Desserts are more likely to take the form of “little trios,” particularly in the catering division, according to Eric Filburn, executive chef and assistant director of dining services.
One popular dessert is a trio of mousse variations on the banana split, including pineapple with toasted coconut, chocolate with banana chip and strawberry with pistachio crunch, served in mini martini glasses on a white rectangular plate, garnished with whipped cream and a cherry on the chocolate mousse.
Another example would be mini tarts, such as a blueberry lemon pound cake with vanilla crème anglaise.
Response to the smaller portions has been favorable, as has the added variety, and Filburn says the trend is here to stay. “Our customers want to be more healthy so they’re looking for desserts that are less heavy.”
It’s a matter of perception, he observes. The trio may have as many calories as a single large portion, but three tiny treats seem less fattening than an oversized piece of cake.
Presentation plays a large role. Filburn does a Bloody Mary shrimp shooter in shooter glasses for receptions and presents dessert items in mini martini glasses. “We’re seeing more glassware that lends itself to dramatic presentations.”
Selling to alums: Filburn’s colleague, Scott Spiker, executive chef at the Erickson Alumni Center, which hosts hundreds of alumni events each year, says he’s found “a niche doing catered events with small plates and wine pairings. Instead of one big entrée, we’ll do two or three little ones.”
For example, he’ll serve three different soups in shot glasses. Favorites include sweet potato crab cakes with bourbon butter sauce and a petite sirloin. The steak is four or five ounces instead of the usual 10 ounces and comes with Pennsylvania button mushrooms and bordelaise sauce with haricot verts.
“We might do barbecued shrimp and pecan-crusted scallops on seven-inch side plates instead of one big serving. Sides are one and a half ounce servings of starches and vegetables, where we used to make them four and a half or five ounces. It’s more labor intensive, but the food cost ends up being pretty much the same. You get more flavor, and the perception is you’ve had a taste of this and that.”
Smaller Size Matters
At Bucknell University in Lewisburg, Pa., John Cummings, general manager of resident dining with Parkhurst Dining Services, is continually looking at ways to
control portion sizes and calorie counts in three revenue streams: catering, resident dining and retail operations.
“In our catering department, the difference in size of lunch and dinner portions is as little as two ounces and as much as four. This results in a lower price and a lower calorie meal. We’ve trended toward offering our clients the choice of mini desserts, many of which are served in shot glasses, as well as a trio dessert plate that features three or four bite- sized tastes of decadent, high-calorie upscale desserts like a lime mousse or a dark chocolate flourless cake. They’re around one-inch triangles. Guests like the idea of having three different tastes. These desserts take more handiwork, but the customers like having more options.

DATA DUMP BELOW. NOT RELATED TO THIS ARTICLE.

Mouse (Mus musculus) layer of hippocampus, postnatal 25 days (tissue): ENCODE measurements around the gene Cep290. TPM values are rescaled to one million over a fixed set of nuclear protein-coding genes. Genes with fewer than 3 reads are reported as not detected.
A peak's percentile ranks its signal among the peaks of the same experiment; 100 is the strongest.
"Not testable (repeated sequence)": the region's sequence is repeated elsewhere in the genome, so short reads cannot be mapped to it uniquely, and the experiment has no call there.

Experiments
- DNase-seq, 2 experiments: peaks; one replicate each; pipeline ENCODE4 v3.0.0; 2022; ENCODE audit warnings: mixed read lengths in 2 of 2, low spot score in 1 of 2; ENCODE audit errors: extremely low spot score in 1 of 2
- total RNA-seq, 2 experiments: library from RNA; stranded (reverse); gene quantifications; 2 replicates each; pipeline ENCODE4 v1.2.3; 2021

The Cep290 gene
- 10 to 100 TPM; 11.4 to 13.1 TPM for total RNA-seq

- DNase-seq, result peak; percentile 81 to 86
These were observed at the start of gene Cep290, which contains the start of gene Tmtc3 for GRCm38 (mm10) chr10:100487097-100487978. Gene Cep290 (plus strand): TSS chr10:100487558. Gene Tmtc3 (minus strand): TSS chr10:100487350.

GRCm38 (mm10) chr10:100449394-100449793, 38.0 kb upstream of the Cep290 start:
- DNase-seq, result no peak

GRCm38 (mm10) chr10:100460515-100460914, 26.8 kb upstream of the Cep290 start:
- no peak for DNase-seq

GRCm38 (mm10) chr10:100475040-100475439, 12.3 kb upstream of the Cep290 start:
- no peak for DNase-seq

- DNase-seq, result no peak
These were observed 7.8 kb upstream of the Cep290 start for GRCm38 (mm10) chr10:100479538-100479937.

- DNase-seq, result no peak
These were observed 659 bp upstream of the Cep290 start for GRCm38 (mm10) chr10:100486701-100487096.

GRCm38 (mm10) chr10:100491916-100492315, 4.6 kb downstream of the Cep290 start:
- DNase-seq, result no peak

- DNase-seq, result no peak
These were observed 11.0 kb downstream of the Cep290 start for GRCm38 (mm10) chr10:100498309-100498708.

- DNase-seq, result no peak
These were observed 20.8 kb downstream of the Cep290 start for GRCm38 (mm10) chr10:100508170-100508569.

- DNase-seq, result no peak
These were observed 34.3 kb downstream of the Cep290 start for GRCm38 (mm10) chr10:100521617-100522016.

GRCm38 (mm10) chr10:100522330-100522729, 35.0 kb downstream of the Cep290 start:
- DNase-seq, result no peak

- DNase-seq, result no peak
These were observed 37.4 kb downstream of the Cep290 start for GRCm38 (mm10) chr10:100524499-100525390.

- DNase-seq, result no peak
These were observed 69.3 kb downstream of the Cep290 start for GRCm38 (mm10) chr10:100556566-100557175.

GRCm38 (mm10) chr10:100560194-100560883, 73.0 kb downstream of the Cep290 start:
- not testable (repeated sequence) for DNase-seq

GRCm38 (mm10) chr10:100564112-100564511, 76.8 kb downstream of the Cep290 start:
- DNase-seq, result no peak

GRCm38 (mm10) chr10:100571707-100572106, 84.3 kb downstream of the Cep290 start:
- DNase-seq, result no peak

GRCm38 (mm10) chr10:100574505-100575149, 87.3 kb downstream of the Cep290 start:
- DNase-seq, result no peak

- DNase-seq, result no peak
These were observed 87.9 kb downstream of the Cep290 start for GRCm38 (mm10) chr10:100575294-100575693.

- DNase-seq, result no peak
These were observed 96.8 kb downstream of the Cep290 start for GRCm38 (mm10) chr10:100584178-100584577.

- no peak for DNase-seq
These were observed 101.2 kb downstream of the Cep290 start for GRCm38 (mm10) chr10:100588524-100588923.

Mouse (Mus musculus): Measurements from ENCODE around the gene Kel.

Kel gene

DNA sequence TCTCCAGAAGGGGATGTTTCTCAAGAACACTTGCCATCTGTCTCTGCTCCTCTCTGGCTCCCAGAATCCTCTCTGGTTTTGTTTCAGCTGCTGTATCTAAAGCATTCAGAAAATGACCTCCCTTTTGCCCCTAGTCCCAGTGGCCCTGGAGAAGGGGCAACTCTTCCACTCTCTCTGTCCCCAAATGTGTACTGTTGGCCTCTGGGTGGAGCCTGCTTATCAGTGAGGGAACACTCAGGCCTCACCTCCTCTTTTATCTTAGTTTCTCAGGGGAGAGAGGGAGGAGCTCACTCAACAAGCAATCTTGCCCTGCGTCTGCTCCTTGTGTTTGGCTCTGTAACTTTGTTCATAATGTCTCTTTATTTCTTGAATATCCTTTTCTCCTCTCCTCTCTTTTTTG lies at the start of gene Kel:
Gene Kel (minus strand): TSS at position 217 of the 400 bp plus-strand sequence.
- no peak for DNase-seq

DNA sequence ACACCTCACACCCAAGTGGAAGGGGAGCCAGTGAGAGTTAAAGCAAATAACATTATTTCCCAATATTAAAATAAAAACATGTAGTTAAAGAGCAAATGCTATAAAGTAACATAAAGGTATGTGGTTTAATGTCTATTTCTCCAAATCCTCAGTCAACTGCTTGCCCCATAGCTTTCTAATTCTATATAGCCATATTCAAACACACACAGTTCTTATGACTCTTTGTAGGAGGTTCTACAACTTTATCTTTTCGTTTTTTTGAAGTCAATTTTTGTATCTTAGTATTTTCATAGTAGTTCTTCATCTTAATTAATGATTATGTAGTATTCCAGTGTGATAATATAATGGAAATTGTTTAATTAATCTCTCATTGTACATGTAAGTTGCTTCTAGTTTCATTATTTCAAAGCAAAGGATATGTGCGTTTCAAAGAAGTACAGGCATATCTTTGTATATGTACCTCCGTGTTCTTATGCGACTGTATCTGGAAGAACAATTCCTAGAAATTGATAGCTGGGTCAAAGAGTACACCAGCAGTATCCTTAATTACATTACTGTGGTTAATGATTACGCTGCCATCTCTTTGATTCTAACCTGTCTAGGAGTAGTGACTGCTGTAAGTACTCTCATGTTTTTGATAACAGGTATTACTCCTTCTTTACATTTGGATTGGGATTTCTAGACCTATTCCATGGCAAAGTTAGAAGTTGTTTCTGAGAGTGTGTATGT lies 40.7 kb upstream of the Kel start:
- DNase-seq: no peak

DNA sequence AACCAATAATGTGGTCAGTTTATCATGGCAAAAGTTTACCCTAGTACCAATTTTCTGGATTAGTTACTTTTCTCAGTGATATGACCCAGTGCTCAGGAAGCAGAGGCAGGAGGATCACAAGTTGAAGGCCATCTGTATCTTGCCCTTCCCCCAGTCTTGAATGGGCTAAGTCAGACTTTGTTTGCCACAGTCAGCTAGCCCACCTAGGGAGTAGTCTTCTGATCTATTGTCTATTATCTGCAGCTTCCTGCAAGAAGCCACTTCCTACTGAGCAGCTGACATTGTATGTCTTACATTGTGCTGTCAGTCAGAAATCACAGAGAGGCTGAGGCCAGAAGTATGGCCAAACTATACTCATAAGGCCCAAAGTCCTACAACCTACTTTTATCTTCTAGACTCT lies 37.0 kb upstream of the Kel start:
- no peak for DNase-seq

We also do small microgreen salads in our buffet catering—slightly more than a mouthful. We’ll do the microgreens and also variations on Caesar salads in shooter glasses.
Our lunch portions are always smaller than dinner options and in catering, people will often ask for the lunch-sized item at dinner. We find a lot of concern about waste,
and it carries into the sustainability issue too.
In residence dining, we’ve been making cookies in house because we can do them homestyle and they’re fresher. We do 1,400 cookies a day plus 400 mini ones that we place on a cake stand next to the coffee stand. They’re the size of a silver dollar and there’s a sign pointing out that they have less fat and fewer calories. We go through 200 of these mini cookies at each meal. There’s a subtle demand for that kind of information and growing concern about obesity.
We do 4,000 resident meals a day and we have to find ways to keep the students engaged. We see more recognition of a ‘stop when you’ve had enough’ attitude rather than eating until you’re stuffed. People today don’t want to be as filled up.
Today smaller portions packed with more flavor are popular. More flavor means small tastes are more satisfying. The food is more fulfilling.
We have a 13-week menu cycle and we incorporate some of the foods from our signature Hemisflavors program that focuses on international cuisines into the resident dining menus, sometimes in small plate sizes. All of those dishes are prepared with less oil or healthier oils and contain fresh vegetables and proteins. Their seasonings convert ‘good for you’ offerings into ‘extreme flavor profile’ experiences.
In our retail operations we have had great success with a ‘mini menu’ that offers, among other options, two mini sliders for the price and weight of one (regular size). Two guests often share this as an entrée option and both cut their portion and calorie consumption in half.
We do mini pizzas—we started with focus groups and then tested them. They made a big splash. We call them personal-size pizzas. We also do mini versions of fajitas and quesadillas and on our sushi rolls, which we make in house, we used to sell eight- and 16-piece combo packs. Now we do one portion with four pieces.
The mini menu option offerings tapped a market for smaller portions. They led to our initiating a half sandwich and cup of soup combo that has taken off with our guests too.
To market the mini items, we put up signs. Our basic menu got a new logo—it’s called The Basics and has a military look—and it grabbed a lot of attention. We said ‘you asked for lower prices and smaller things’ on signs at the point of ordering or on the cold case. They grab the items to go.
In both our retail and residential outlets we have large TV monitors in place and we use them to do ads about the items with pictures. We introduce new items that way, and we also do lots of sampling plates when we unveil something new.
The smaller portions program continues to grow. The customers know they’re eating less and paying less. We keep trying to innovate in the retail area to stay fresh.”